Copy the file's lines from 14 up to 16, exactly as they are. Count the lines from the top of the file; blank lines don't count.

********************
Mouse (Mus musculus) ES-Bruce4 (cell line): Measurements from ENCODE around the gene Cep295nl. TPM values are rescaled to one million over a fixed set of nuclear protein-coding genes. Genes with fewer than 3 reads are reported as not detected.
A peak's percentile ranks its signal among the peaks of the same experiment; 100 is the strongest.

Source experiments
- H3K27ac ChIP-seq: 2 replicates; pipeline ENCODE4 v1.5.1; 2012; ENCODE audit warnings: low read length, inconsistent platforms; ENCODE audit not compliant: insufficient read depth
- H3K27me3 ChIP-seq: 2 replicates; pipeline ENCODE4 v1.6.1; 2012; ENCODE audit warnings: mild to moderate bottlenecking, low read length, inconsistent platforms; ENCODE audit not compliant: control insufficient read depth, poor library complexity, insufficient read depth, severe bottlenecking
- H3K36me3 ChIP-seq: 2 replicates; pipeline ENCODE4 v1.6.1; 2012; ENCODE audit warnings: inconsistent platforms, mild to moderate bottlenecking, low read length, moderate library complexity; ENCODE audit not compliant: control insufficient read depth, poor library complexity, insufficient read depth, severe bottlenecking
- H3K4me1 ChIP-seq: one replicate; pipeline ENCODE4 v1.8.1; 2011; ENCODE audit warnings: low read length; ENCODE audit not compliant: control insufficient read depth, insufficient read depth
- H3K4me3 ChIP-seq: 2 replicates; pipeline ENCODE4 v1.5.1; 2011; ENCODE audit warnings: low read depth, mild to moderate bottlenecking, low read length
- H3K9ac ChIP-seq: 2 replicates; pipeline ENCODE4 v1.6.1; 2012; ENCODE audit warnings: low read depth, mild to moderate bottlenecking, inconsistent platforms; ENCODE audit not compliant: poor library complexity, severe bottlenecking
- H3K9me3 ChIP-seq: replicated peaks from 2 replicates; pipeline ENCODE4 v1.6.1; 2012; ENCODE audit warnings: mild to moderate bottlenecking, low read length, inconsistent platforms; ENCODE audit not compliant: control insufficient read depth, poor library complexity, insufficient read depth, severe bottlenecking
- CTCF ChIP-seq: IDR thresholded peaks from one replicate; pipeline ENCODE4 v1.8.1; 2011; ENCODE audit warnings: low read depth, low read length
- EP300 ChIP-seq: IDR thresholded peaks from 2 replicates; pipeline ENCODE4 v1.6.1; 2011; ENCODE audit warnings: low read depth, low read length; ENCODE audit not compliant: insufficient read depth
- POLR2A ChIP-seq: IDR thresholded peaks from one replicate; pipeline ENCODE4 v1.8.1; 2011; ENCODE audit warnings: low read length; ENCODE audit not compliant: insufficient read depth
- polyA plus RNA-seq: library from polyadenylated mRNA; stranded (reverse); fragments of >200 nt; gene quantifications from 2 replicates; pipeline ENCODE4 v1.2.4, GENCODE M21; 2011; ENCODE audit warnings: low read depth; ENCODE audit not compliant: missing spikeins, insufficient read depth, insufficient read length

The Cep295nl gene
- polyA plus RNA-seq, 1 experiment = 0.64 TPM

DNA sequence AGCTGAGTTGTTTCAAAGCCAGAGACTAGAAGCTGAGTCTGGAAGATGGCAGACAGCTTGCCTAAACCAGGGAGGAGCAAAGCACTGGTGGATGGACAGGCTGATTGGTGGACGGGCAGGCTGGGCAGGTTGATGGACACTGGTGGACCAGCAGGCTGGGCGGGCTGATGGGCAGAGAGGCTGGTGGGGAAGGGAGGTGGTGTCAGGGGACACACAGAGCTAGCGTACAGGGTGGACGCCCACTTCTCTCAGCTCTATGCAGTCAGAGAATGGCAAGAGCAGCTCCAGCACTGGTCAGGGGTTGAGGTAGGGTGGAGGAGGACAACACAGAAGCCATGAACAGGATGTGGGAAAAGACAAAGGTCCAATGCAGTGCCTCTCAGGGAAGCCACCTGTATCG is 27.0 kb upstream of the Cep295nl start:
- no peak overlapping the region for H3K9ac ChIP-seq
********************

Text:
- polyA plus RNA-seq: library from polyadenylated mRNA; stranded (reverse); fragments of >200 nt; gene quantifications from 2 replicates; pipeline ENCODE4 v1.2.4, GENCODE M21; 2011; ENCODE audit warnings: low read depth; ENCODE audit not compliant: missing spikeins, insufficient read depth, insufficient read length

The Cep295nl gene
- polyA plus RNA-seq, 1 experiment = 0.64 TPM